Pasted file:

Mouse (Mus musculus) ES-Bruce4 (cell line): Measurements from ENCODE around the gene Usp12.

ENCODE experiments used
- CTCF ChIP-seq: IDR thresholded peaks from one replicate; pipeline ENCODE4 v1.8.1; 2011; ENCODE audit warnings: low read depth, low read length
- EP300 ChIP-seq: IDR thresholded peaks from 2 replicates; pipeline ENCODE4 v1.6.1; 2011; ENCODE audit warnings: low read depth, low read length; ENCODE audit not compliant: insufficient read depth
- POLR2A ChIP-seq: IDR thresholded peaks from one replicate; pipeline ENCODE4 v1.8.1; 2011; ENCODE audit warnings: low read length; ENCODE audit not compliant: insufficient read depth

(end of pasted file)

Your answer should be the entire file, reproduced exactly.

Mouse (Mus musculus) ES-Bruce4 (cell line): Measurements from ENCODE around the gene Usp12.

ENCODE experiments used
- CTCF ChIP-seq: IDR thresholded peaks from one replicate; pipeline ENCODE4 v1.8.1; 2011; ENCODE audit warnings: low read depth, low read length
- EP300 ChIP-seq: IDR thresholded peaks from 2 replicates; pipeline ENCODE4 v1.6.1; 2011; ENCODE audit warnings: low read depth, low read length; ENCODE audit not compliant: insufficient read depth
- POLR2A ChIP-seq: IDR thresholded peaks from one replicate; pipeline ENCODE4 v1.8.1; 2011; ENCODE audit warnings: low read length; ENCODE audit not compliant: insufficient read depth